Every patient should know the role that’s being played by their providers when they are seeking health care services. So this will help patients achieve their desired health results. When it comes to the mental health, there’s no difference. Temporary patients are involved in seeking treatment of a mental health condition with two main types of providers – psychiatrists and psychologists.
People who choose a career in the helping professions have a strong underlying motivation to help others solve their problems and assist them in overcoming difficulties related to everyday life. Clinical psychologists and psychiatrists both work in the field of mental health, helping people with everyday problems and treating people with serious mental disorders, but they accomplish these goals in somewhat different ways. Knowing the similarities and differences between the two can help you choose the right career for you.
The two providers may seem interchangeable but they are actually quite different. Yes, two—but ultimately their differences are a complete treatment approach. Psychiatrists and psychologists need to understand not only the unique roles, but also how both professions work together to achieve success and provide a comprehensive treatment approach.
Many people get psychiatrists and psychologists confused with each other.
Both psychiatrists and psychologists understand how the brain works, our emotions, feelings and thoughts. Both can treat mental illness with psychological treatments (talking therapies).
However, psychiatrists attend medical school and become medical doctors before doing specialist training in mental health. Because they are doctors, psychiatrists understand the links between mental and physical problems. They can also prescribe medications.
Psychiatrists are medical doctors with at least 11 years of training – usually more.
They first do a medical degree at university. Next they spend at least 1 or 2 years training as a general doctor.
They then complete at least 5 years training in the diagnosis and treatment of mental illness.
Psychologists have at least 6 years of university training and supervised experience.
They may also hold a Masters or Doctorate level qualification in psychology. If they have a Doctorate (PhD) a psychologist can call themselves ‘Dr’, but they are not medical doctors.
Clinical psychologists have special training in the diagnosis and treatment of mental illness.
Psychiatrists can provide a wide range of treatments, according to the particular problem and what will work best. These include:
Psychologists focus on providing psychological treatments.
Psychiatrists tend to treat people who need their medical, psychological and social needs considered.
These are usually people with complex conditions, for example:
Someone who has attempted suicide or has suicidal thoughts will usually be seen by a psychiatrist.
Psychologists are more likely to see people with conditions that can be helped effectively with psychological treatments. This might include behavioural problems, learning difficulties, depression and anxiety.
Psychiatrists and psychologists often work together. A psychiatrist might make an initial assessment and diagnosis, then refer you to a psychologist for ongoing psychological treatment (talking therapy).
Psychiatrists and psychologists also work together in hospitals as part of mental health teams.
Who should I see?
If you are unsure whether you should see a psychiatrist or a psychologist, talk to your GP. They can give you advice about whether a psychiatrist or a psychologist is right for you.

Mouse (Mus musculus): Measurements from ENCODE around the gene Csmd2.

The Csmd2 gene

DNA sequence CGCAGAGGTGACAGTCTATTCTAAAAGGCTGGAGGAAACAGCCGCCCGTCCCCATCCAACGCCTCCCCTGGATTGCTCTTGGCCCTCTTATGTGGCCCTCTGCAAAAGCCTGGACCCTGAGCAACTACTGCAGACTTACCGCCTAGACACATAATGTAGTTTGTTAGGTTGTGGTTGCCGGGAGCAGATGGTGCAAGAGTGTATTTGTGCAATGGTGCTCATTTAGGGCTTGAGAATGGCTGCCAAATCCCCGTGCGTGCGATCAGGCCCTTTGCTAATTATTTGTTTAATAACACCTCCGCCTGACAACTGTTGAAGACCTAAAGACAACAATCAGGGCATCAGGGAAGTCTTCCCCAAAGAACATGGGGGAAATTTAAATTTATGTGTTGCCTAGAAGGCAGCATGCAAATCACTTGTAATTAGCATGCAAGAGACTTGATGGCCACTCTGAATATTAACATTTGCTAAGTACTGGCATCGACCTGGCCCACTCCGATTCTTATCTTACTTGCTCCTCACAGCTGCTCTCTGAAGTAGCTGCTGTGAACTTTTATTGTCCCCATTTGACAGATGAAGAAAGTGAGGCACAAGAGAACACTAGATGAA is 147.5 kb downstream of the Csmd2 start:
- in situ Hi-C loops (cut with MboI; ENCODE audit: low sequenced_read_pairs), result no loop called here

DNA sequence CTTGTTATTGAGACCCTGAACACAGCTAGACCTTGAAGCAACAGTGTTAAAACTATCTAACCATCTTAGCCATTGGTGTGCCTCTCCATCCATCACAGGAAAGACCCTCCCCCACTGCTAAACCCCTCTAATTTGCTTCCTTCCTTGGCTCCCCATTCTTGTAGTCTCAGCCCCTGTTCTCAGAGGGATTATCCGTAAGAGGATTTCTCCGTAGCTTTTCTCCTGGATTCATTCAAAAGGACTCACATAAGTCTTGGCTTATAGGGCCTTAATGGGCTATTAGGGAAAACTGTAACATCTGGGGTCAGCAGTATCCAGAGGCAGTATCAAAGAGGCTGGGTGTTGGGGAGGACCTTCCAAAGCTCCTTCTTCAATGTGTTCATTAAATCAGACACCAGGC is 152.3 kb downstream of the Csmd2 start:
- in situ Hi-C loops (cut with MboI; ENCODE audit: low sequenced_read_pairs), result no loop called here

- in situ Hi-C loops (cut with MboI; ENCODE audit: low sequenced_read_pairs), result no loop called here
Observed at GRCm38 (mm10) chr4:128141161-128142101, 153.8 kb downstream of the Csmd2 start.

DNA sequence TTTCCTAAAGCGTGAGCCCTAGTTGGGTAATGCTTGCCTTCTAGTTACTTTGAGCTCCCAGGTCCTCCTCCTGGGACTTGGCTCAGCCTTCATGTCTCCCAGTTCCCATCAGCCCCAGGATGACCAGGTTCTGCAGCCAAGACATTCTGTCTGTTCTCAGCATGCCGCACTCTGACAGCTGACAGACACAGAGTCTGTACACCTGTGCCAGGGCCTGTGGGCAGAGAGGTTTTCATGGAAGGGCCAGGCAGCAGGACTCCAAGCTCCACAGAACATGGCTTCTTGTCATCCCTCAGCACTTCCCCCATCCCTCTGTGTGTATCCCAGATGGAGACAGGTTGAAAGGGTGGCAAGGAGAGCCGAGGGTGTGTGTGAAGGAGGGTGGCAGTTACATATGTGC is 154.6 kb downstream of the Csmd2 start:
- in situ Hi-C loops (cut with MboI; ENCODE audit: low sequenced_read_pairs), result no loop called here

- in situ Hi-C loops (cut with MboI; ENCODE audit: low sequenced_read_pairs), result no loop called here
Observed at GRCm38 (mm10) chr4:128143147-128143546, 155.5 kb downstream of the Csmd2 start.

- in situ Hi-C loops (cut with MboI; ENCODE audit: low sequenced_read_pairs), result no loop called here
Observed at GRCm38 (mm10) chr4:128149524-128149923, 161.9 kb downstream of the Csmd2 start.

It will depend on your unique situation and the type of treatment you need. Some people might see both.
The Role of the Psychologist
Psychologists study a graduate-school program, receive a Ph.D., PsyD or EdD and are specialized in connections between brain conduct and behavior as well as ways to explore these relationships and to address the interaction behavioral problems.
During their study they can also identify conditions of mental health rather than medicine. Most psychologists, however, are focused on the patient’s thoughts and emotional state, rather than primarily upon chemical imbalances. They also evaluate the mental health of the patient in general. You can test patients for mental disorders and treat them. They can also offer advice or psychotherapy. However, they (in most states) cannot prescribe medication, or do medical treatments. Often, psychologists are working intimately with a psychiatrist who manages the mental illness treatment of a patient, while the psychologist is treating it.
The Role of the Psychiatrist
Psychiatrists study medicine, earn MD and specialize in the physical brain in order to create the patient’s person. Psychiatrists are also trained in a number of disciplines including neurology, forensic psychologies and chemical dependence and complete a clinic or hospital residence. The majority of psychiatric residency programs are for four years, the last year focusing on the resident’s specialty.
They take their license to practice after residing at the State Medical Board. Psychiatrists will determine whether the disease is caused by mental or other physical illnesses and will often seek to exclude a different cause of the symptoms before a diagnosis. For instance, a psychiatrist can test whether the patient’s negative feelings are due rather than an anxiety disorder because of a thyroid problem.
They also examine whether a chemical imbalance causes the problem and whether the body reacts to the symptoms physically. Psychiatrists also examine the effects of medicines on the body. After diagnosis, they can prescribe medicines to treat the condition. Depression and anxiety are two examples of mental health conditions that are well controlled for their symptoms with medication. Sometimes, however, medication is not enough to administer the psychologist, so psychotherapy or counseling is vital.